James Willcocks

08 Oct

Bournemouth University - Boom Operator Work Placement

What was your role on set?

Primarily on set my role was Boom Operator, however I also spent a lot of time assisting in other departments such as Gaffer and some set dressing.

What was your experience like working on this feature?

Immensely unique, the crew all worked so well together on and off set, there was an incredibly friendly yet professional atmosphere and the moments of friendship really helped during the long shoots. I learned immeasurable amounts in not only my department but others too, I had a very well rounded learning experience.

How has this experience differed from any other experience you have had before?

I made some friends on this shoot I will take forward forever in my career, not only are they invaluable contacts but to have friends you can rely on in the workplace and more personally is so important for me. It was my first feature, i felt massively out of my depth, without the guidance and comfort of my crewmates it would have been a very different story.

Do you think you would continue this role on future films?

As much as I loved my role on Boom, I don’t think I would. Not because of the role itself just because my interests lie more in the production team. Producer, Production Manager, Production Assistant etc. All things aside, my new understanding of the sound department (thank you Kevin Harper) gives me a higher respect for the role and my new found knowledge, I hope, will help me be a better Producer.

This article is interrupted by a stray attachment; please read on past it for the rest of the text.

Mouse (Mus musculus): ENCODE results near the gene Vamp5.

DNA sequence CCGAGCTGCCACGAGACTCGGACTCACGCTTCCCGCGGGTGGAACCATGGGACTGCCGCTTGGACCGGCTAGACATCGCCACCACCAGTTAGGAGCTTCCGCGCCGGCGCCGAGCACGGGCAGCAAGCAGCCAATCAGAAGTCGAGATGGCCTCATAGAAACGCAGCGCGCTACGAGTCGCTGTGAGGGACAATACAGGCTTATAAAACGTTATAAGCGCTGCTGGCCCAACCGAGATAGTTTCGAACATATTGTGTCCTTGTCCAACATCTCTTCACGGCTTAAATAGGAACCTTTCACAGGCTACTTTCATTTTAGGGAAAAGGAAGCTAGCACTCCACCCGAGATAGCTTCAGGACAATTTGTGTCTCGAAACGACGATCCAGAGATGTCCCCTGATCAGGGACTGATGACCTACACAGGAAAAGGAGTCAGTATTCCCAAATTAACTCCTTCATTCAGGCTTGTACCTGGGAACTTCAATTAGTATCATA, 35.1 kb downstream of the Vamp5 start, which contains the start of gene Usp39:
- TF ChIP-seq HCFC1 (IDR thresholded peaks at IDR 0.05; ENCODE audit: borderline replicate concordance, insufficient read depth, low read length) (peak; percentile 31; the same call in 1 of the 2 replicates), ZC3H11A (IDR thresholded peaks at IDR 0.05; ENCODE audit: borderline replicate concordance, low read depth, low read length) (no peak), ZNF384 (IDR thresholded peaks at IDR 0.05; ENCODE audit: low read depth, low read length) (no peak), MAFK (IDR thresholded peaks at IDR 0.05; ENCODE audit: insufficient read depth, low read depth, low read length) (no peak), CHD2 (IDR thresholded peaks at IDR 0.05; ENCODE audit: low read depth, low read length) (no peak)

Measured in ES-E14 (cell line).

What have you learned from your work on this feature?

I think it’s hard to exactly put into words what I actually have learnt, I  think it’s more I have learnt so many things about the general running of the industry, running of a film set and further the running of low budget more importantly. I learned a great deal about the importance of lightning and methods of achieving desired effects. I have also learned mainly that a good relationship with your crew mates is crucial. You’re going to spend some long hours with them, and in my case we all stayed and dined in the same house. They will be the people you go to after a 12 hour shoot, having the support there will keep you going some days.

Do you have any tips that you could share for others who are looking to work on features from your experience?

Honestly my one piece of advice is take any role you get offered. The most important thing is getting on to that set and getting your name out there, socialise, listen and work really, really hard. I was sceptical to take the role of Boom initially, the sound mixer supervising me took me under his wing and was so supportive. I met so many people and gained all these contacts but most importantly have made an impression. I have been assured I’d get their recommendation and have been brought back for more work. We are in a tough, tough industry and unfortunately it is down to who you know. Get your name out there in anyway you can, social media, websites or even business cards. You’re more memorable that way.

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